Learning Models, Collaborative Work, and Project Pedagogy

Learning Models, Collaborative Work, and Project Pedagogy

El Moudden Fauzi (Faculty of Sciences, Abdelmalek Essaâdi University, Morocco) and Mohamed Khaldi (Faculty of Sciences, Abdelmalek Essaâdi University, Morocco)
Copyright: © 2020 |Pages: 30
DOI: 10.4018/978-1-7998-1492-4.ch004
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The aim of this chapter is to provide an overview of learning models, starting with the transmissive and behavioral model and going through the constructivist and socio-constructivist models to explore their possibilities and limitations in relation to computer-assisted teaching. In the second part of this chapter, the work addresses the topic of active pedagogies that are derived from the pedagogical models presented earlier by trying to give them a precise definition from other existing ones, and at the end, this work studies the possibilities of the use as a basis in online learning situations.
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An Overview Of Learning Models


Distance learning has undergone several stages and transformations from a design point of view and still the use of computer technology in training and education. In the 1950s, Skinner proposed a teaching method based on the theoretical model of behaviorism. In this method, known as programmed instruction, the contents are broken down into small units to which the predictable responses of the learners are associated. Positive reinforcements are then introduced at each positive response. The first Computer Aided Teaching (CAE) is designed from this perspective. Content is presented to the learner for memorization. As a result, a question (usually in the form of Q.C.M.) is put to him. The computer immediately analyzes the response and returns either a corrected in the case of a negative response or a positive sign (congratulatory type) in the favorable case. Since then, many critics have been made about this method, it resists nonetheless.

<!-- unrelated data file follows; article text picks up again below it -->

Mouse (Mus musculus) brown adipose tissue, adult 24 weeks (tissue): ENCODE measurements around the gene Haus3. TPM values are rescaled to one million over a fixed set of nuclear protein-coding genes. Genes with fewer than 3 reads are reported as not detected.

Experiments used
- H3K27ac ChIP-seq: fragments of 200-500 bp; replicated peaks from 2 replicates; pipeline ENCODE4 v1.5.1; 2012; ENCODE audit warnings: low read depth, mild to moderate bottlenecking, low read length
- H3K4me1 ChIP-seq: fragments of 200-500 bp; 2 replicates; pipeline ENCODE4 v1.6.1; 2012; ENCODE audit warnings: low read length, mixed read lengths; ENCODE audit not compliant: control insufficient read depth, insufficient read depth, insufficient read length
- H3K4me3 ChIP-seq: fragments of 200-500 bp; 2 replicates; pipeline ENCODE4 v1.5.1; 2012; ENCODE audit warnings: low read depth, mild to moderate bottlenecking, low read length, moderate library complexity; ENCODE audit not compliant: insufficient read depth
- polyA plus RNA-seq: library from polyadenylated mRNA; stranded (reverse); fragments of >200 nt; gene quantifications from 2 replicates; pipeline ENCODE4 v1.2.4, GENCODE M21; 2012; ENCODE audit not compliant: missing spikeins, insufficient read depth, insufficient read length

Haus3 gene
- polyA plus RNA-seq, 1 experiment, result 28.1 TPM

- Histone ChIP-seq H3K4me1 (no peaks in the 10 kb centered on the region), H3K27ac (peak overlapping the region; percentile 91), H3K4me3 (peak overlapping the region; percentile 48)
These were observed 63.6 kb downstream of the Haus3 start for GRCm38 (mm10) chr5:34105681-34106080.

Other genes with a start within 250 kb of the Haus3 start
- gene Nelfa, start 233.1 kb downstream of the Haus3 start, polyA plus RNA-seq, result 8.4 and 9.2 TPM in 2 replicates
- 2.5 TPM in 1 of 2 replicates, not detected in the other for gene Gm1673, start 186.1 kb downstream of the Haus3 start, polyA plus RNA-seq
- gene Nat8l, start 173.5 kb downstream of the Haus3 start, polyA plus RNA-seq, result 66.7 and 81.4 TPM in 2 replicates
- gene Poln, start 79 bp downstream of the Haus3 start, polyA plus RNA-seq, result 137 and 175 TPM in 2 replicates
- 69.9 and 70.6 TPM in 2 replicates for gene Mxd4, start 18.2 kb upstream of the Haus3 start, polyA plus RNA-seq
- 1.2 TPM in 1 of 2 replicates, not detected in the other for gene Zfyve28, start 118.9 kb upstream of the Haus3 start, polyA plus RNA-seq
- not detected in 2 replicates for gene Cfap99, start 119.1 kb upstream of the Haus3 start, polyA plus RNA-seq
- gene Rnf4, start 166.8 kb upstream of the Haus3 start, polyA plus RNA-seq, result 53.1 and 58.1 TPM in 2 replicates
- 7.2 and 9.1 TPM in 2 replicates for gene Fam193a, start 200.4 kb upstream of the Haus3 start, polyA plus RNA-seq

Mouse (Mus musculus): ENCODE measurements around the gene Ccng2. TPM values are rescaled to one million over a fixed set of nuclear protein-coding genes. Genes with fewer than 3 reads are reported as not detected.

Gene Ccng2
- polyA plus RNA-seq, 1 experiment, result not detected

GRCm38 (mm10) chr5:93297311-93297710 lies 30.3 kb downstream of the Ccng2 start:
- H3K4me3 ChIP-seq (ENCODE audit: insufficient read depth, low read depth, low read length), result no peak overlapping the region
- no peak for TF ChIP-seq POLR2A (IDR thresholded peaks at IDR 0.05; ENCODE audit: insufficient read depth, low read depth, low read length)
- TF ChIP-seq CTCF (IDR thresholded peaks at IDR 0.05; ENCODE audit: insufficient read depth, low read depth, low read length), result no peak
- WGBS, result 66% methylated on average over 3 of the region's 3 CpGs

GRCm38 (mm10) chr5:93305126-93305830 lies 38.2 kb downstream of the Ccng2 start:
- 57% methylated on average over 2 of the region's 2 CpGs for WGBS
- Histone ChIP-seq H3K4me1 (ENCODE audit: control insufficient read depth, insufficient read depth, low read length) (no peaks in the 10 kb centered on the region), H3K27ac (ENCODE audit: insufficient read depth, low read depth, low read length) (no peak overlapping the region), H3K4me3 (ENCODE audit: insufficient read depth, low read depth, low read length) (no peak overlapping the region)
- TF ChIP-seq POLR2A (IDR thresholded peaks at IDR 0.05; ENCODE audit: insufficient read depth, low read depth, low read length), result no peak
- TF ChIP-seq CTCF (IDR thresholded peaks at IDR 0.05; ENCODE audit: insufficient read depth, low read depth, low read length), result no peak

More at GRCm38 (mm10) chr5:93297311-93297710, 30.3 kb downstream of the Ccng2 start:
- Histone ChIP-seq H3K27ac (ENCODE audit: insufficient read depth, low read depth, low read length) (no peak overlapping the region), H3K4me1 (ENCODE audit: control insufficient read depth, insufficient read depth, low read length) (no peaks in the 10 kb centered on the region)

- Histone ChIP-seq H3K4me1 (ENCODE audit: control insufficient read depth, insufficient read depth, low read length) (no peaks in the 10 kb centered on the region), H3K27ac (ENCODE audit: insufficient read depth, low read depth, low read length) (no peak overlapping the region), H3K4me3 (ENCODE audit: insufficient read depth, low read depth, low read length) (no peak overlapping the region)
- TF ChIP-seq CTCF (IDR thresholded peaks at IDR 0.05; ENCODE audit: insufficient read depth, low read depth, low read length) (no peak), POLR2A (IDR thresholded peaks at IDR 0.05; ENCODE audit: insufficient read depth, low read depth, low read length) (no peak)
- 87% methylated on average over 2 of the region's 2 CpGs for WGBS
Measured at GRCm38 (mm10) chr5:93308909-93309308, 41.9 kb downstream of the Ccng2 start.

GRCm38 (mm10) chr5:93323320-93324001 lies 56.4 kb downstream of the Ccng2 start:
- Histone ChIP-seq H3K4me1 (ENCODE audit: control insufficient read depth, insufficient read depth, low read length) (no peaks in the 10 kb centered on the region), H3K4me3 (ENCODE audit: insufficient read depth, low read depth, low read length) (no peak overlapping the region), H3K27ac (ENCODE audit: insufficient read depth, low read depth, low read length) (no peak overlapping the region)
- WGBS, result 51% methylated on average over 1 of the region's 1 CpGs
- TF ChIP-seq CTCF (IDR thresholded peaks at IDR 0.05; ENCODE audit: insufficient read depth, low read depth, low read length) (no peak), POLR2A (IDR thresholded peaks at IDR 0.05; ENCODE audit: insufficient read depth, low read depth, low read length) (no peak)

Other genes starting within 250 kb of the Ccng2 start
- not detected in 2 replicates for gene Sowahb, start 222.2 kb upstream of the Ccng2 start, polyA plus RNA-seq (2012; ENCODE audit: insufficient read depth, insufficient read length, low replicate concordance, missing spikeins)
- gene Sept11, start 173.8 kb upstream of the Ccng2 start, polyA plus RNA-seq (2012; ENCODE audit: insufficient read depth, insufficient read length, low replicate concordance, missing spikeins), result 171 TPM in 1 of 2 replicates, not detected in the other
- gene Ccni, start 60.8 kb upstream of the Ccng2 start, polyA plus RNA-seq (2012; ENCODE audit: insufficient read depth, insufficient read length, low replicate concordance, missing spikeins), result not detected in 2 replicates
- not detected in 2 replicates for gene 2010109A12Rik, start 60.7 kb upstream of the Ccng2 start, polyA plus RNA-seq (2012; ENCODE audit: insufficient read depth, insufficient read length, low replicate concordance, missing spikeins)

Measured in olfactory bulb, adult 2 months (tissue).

This model, if it could correspond to the representations of the pedagogues of the sixties, was quickly discarded by the cognitivist model in the years 1970-1980. Cognitivists are not satisfied with external observation of learner behavior; they want to understand how these behaviors are produced and to identify the mental activities involved in the learning situation. The cognitive model defines human intelligence as symbolic information processing system in which knowledge is information that is processed, transformed and integrated into long-term memory.

Teaching strategies and content are modeled to improve the flexibility and adaptation of software to users to make EAO “smarter”; it is the generation of Intelligent Tutorials (T.I.) and Intelligently Computer Assisted Teachings (CIOs). But the constraints of computing remain very heavy and the results are not always satisfactory. The Piagetian constructivist theory emphasizes the active role of the learner during the construction of new knowledge and the need for a non-directive of the learner by the tool to promote learning. Thus, Papert (1981), relying on Piaget's work, will give birth to another conception of EAO in which the learner can experiment with new hypotheses and acquire knowledge without predicting a course of action. Pre-established learning was the case with classical EAO (1960s-80s) and Intelligent Tutorials (80s-90s). This freedom of action is a new reality in the field of EAO in the 1980s; this will foster, for example, the creation of discovery software based on virtual worlds. Then succeed in the course of the 1990s, the “multimedia” that integrates various media more or less complementary (sound, images, fixed and animated ...) and technical possibilities of communication network through the Internet. These theories thus allow the emergence of Computerized Environments of Human Learning (EIAH) in which the human interactions are privileged; Collaborative learning is a fundamental aspect of learning processes.

Today, it is possible to observe the influence of all these theoretical models within software or a platform depending on the different educational objectives (exerciser, free discovery, collaborative work ...).

In this chapter we will present a description of the Trans missive, behaviorist, constructivist and socio-constructivist pedagogical models and their relation to online teaching as well as their possibilities and limitations in relation to computer-assisted teaching.

In the second part of this chapter we will address the topic of active pedagogies and resulting pedagogical models presented and finally we will explore the possibilities of using them as a basis in online learning situations.

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